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Debt trap: Why Nigeria may lose some infrastructures to China –Experts

The Federal Government has been warned against over-borrowing from China and its increased reliance on external loans, which could adversely affect the country’s political and economic sovereignty. PAUL OGBUOKIRI reports that Nigeria could lose the country’s only deep seaport to China as the nation’s capacity to meet its debt servicing obligations wanes

 

Lekki deep seaport

A multi-purpose, deep sea port located in the Lagos Free Zone, Lekki Deep Sea Port will be one of the most modern ports in West and Central Africa, offering enormous support to the burgeoning commercial operations across Nigeria and the sub-region.

It is a joint venture enterprise owned by a group of investors led by the Lekki Port Investment Holdings Inc (comprising China Harbour Engineering Company Ltd. and Tolaram Group), the Lagos State Government and the Federal Government of Nigeria through the Nigerian Ports Authority (NPA).

The Federal Government has said that the Lekki Deep Seaport, which is expected to be completed before the end of the year would create about 170,000 jobs to boost Nigeria’s economy.

The project is also expected to bring revenues of about $201 billion to federal and state governments through taxes, royalties and duties as well as an aggregate impact of $361 billion in 45 years upon the commencement of operations.

 

Experts, who spoke to Sunday Telegraph on condition of anonymity said this is an asset that will attract the interest of China in the event of Nigeria’s default in its loan servicing obligation to the Asian giant.

Debt trap

Meanwhile, Nigeria has obtained 17 Chinese loans to fund different categories of capital projects, and the country will still be servicing the Chinese loans till around 2038, which is the maturity date for the last loans obtained in 2018.

Nigeria’s total debt to China is about 10 per cent of the $27.6 billion external debt stock. Minister of Finance, Zainab Ahmed, disclosed in February that the Federal Government decided to go for a $17 billion loan from China as the World Bank and the African Development Bank’s (AfDB) failed to show much interest in Nigeria during the recession.

But can Nigeria refund the loan? Experts think otherwise, as they argue that if care was not taken, the nation may fall into the Chinese Debt Trap.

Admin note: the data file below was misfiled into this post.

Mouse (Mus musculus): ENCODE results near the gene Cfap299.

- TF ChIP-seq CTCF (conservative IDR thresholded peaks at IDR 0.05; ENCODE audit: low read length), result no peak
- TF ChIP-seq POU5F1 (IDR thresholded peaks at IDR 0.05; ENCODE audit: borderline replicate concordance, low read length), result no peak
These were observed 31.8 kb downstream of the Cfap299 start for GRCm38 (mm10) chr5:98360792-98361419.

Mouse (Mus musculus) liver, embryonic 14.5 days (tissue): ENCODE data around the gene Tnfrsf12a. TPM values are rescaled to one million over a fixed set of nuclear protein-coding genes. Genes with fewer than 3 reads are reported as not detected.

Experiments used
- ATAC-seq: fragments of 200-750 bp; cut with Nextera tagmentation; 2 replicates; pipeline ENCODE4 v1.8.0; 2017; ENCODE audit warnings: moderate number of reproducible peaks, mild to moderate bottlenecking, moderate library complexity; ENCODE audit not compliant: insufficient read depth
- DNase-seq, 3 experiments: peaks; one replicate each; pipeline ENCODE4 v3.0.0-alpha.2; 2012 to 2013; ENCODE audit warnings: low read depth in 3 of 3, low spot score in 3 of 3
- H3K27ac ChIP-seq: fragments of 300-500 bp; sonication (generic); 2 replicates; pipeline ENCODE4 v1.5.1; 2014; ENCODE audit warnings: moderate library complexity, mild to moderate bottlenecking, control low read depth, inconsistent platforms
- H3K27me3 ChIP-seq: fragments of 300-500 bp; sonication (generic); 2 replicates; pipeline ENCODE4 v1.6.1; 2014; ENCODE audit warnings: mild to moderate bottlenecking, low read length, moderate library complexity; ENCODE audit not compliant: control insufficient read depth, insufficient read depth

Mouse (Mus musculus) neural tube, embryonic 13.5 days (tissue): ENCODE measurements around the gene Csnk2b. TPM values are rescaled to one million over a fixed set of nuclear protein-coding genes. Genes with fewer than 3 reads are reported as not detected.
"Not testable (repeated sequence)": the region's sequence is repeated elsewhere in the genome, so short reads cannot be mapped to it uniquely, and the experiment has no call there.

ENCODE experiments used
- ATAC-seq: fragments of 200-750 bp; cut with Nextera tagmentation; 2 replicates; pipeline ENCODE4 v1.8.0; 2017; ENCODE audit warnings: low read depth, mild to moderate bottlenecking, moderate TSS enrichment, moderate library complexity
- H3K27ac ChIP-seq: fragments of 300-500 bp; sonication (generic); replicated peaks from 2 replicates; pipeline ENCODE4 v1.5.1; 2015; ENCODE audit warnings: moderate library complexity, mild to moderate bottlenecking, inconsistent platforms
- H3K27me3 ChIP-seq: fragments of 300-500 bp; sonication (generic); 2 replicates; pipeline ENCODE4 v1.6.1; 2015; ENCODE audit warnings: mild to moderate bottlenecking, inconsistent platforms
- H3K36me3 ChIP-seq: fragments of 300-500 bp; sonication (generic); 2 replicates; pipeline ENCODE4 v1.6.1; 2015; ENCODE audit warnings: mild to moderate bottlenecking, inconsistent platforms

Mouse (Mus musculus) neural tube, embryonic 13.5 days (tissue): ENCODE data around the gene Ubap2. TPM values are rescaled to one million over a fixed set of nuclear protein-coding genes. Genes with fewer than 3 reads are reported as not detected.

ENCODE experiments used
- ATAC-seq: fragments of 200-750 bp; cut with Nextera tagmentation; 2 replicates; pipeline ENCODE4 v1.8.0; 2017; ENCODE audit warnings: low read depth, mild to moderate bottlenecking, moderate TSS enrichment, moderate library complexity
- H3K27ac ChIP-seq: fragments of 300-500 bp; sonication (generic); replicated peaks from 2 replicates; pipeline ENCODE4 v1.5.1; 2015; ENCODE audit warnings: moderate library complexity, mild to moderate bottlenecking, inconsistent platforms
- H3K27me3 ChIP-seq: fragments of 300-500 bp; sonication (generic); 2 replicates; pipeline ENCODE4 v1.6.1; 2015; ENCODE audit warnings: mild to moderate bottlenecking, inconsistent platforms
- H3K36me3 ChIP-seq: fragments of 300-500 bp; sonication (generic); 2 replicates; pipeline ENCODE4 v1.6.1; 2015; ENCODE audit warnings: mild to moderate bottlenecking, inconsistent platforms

Analysts said that there is the possibility of the country forfeiting key national assets to China if the country defaulted on its $3.48 billion loans.

They advised the Federal Government to properly review the loan agreements with China to save the country from facing a situation similar to that of Uganda and other countries that had to forfeit their key national assets to China after defaulting in servicing their debts.

 

The Chief Executive Officer of SD&D Capital Management, Idakolo Gbolade, said Nigeria might forfeit certain assets in the event of a loan default.

In an interview with Channels TV, the Director of Centre for Infrastructure Policy Regulation and Advancement (CIPRA), Lagos Business School, Dr Bongo Adi, explained that Nigeria lacks accountability, transparency, and responsibility to refund the loans. He noted that when it comes to loans, Nigeria has failed to implement the three factors in its engagement with the Chinese.

According to him, the Chinese Exim Bank has offered $6.6 billion to Nigeria and that is quite significant.

He said: “We have to look at the total debt and the capacity to repay not just to China but to our creditors. Our Debt to revenue is now about -12 per cent. That means for every N1 we earn, we need extra 12 kobo to be able to refund loans. That has passed a critical threshold.

“What it means is that we lack the ability and we don’t have the headroom anymore to repay because our independent revenue has been strangled by our enormous debt hanging over the Federal Government as it stands now.”

He also expressed concern that increasing Chinese loans is an indication that the nation has not considered the history of Chinese loans.

He said: “Out of 64 countries that host the Chinese Belt and Road initiative projects, 20 have gone under distress and 8 are about to lose their sovereign debt sustainability if they should take any further loan. If that were supposed to be a good guide, it means Nigeria needs to be very careful when we are borrowing from the Chinese.

“We have seen this Chinese cycle and need to be careful. What normally happens is that the Chinese will begin to take over infrastructure assets, which is what some call Chinese Chopstick Imperialism and the experience is not just pleasant.

 

Chinese strategically tie loans to infrastructure and that is with the intention of taking possession of the infrastructure asset if there is a default, as such asset became their collateral.”

Debt servicing

Nigeria’s debt-service obligations are rising faster than revenue, pushing the country toward “high debt distress,” according to Bismarck Rewane, chief executive officer of Financial Derivatives Limited in Lagos. The country’s long-term debt is ranked B2 by Moody’s Investors Service and B- by S&P Global Ratings — both sub-investment grade.